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Types of Divorce Filings and How to Choose Between Them

Husband And Wife Signing Divorce Paper
Divorce laws vary from state to state. When someone chooses to file for divorce, where the couple got married does not matter. The only laws that apply are the ones in effect where the couple currently lives. Married partners that live in South Carolina and want to divorce need to know what to expect when they prepare to file.

When to Choose a No-Fault Divorce

Every state in the United States allows a no-fault divorce. The law enables people who want to separate amicably to do so. How the process works depends on where people file. In South Carolina, any couple that chooses the no-fault option must live apart for a year before the court will grant the divorce.

The no-fault option is useful for couples that experienced a marriage without any serious problems but were just not happy together. It is also beneficial for people who want to be apart but do not want to have to share their personal information about misbehavior or failings in a public forum like a courtroom.

Money is also a common reason for a no-fault decision. This type of divorce can save people legal fees because it is faster than a complicated divorce. The savings in time and money only apply if both members of the couple also agree on how to divide the property fairly and co-parent their children.

What to Know About Contested Divorce

The choice of at-fault or no-fault divorce is not the only factor in how smoothly the process progresses. If the couple cannot agree on how to split their property or child-rearing duties, they will have to file a contested divorce. The action means that the couple needs the court's help to decide how to compromise on contentious issues.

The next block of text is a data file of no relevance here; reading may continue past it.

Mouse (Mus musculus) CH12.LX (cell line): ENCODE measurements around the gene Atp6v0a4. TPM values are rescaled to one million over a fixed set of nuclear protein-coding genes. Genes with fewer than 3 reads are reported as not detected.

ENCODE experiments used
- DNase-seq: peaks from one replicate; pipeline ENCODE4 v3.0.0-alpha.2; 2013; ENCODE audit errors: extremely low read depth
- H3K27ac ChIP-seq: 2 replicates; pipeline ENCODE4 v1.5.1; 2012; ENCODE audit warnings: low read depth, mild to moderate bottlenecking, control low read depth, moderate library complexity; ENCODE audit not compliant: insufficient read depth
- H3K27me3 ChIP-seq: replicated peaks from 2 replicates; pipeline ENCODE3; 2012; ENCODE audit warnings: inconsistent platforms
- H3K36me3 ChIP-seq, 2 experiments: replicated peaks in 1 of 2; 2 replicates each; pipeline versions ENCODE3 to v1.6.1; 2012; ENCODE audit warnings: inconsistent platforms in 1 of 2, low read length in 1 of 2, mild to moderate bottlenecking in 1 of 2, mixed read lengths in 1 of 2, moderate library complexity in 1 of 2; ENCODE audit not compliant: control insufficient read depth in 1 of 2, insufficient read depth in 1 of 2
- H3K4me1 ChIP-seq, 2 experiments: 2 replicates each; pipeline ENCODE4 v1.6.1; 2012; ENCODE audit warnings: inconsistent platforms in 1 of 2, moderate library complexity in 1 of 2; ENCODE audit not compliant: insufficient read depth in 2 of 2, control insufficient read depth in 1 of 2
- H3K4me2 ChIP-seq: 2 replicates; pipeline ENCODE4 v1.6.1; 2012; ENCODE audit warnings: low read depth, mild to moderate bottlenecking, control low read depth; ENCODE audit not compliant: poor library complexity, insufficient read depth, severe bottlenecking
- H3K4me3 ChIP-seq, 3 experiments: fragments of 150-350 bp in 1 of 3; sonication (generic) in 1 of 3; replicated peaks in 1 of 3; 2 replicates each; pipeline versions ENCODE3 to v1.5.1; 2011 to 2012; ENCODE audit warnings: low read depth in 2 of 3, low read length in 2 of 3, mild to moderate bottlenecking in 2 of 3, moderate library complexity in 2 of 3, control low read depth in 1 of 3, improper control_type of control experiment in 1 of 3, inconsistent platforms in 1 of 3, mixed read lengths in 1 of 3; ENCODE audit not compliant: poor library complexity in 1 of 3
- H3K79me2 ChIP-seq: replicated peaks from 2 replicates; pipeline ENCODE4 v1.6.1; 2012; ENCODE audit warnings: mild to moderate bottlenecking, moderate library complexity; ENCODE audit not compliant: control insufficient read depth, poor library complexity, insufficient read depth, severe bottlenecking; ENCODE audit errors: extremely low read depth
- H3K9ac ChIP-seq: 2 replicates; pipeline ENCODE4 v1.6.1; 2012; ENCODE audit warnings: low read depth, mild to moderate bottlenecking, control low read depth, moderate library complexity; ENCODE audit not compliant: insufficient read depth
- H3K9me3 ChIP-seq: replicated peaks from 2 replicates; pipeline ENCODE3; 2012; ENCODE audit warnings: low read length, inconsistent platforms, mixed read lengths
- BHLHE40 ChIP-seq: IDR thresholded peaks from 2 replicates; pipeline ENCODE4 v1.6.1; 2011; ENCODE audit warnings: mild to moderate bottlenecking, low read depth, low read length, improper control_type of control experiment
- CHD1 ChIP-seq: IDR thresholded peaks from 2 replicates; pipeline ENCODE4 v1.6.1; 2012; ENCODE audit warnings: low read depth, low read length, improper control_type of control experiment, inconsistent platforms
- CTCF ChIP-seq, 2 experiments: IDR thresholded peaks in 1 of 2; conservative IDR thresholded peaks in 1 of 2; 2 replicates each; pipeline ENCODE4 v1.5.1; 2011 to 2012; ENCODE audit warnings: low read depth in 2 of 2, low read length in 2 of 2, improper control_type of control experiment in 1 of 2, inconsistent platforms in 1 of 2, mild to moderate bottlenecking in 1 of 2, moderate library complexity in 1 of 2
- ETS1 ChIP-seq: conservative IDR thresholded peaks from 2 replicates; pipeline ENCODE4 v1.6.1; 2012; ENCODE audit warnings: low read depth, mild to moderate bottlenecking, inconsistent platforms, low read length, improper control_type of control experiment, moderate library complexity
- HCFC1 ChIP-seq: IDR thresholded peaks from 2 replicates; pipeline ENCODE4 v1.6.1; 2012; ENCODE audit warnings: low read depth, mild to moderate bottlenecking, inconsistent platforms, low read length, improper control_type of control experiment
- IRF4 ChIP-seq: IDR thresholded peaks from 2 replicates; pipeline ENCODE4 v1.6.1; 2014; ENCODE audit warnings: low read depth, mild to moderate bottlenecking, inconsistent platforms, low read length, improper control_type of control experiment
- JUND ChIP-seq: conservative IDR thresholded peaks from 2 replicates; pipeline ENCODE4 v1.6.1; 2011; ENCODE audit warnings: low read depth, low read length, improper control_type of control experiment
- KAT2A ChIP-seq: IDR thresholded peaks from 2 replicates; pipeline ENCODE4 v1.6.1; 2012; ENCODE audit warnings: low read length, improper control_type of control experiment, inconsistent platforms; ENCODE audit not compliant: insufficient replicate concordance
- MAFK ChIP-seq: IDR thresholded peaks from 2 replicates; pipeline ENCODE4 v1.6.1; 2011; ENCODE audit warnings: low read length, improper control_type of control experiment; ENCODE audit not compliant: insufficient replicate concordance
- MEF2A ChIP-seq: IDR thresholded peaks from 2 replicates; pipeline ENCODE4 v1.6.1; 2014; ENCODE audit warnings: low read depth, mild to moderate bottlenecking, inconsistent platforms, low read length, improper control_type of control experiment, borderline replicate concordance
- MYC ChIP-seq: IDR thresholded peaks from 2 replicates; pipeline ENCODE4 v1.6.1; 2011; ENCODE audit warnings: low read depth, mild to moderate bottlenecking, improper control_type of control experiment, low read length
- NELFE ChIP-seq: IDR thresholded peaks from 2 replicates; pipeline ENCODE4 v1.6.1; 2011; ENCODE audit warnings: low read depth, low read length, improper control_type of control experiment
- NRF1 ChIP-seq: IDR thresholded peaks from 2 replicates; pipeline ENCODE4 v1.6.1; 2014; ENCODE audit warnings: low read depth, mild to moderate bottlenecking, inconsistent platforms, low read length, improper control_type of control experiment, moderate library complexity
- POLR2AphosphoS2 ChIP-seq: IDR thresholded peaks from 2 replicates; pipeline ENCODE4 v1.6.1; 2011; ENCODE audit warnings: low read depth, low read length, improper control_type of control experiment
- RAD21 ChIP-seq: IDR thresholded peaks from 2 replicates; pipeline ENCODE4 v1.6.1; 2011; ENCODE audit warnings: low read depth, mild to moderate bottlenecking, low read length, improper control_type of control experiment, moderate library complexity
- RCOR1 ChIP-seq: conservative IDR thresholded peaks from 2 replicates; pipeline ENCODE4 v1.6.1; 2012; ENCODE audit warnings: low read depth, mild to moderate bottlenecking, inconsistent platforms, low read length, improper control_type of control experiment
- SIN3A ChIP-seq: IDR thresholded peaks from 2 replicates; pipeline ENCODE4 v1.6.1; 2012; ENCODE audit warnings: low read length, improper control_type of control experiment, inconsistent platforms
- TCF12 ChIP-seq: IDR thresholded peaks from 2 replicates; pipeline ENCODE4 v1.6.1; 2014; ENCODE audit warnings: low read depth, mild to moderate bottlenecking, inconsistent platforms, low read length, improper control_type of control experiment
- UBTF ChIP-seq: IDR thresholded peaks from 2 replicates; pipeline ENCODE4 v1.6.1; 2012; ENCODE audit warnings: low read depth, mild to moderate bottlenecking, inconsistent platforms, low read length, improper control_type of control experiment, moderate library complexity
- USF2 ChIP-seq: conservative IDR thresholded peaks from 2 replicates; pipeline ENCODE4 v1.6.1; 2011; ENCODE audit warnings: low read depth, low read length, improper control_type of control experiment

Contested divorces do not have to be angry, bitter battles. In many cases, people will come to a mutually beneficial agreement. It is always important to have some legal guidance during a contested divorce to prevent any future regrets. 

When At-Fault Divorce Is More Useful

The couple may not be able to use the no-fault method if, during the process of the divorce, a spouse claims the other was guilty of an action that led to the division. Someone may choose to do this if they decide to seek primary or sole custody of the children. To affect custody decisions, the mistakes made by the ex-partner must show them to be unfit as a parent. 

Alimony disagreements may also cause people to forgo no-fault options. Certain misconduct by a spouse justifies a judge to allow the other spouse to receive alimony. The same behavior can also prevent someone from receiving the support if they were the one at fault. For example, South Carolina law does not allow adulterers to receive alimony.

What South Carolina Considers At-Fault Divorce Behaviors

The state of South Carolina considers four basic types of misbehavior to be grounds for a divorce. The list includes adultery, physical abuse, addiction to drugs or alcohol, and desertion. Adultery does affect alimony awards, but it does not have any bearing on child custody cases. The other behaviors can influence how the judge decides on alimony or child custody.

To successfully claim that someone is the cause of a divorce does require proof of the behavior. An attorney will explain what type of proof is the most useful for each claim. Consult with an attorney before you file any paperwork to make certain that you have what you need to prove your case.

William C. Hood, Attorney At Law, specializes in family law and the types of legal issues that affect families. Representation by a lawyer does not have to mean a divorce will become aggressive. In most cases, the legal guidance prevents conflict and helps each person to feel more secure in their decisions. Contact us today to schedule a consultation.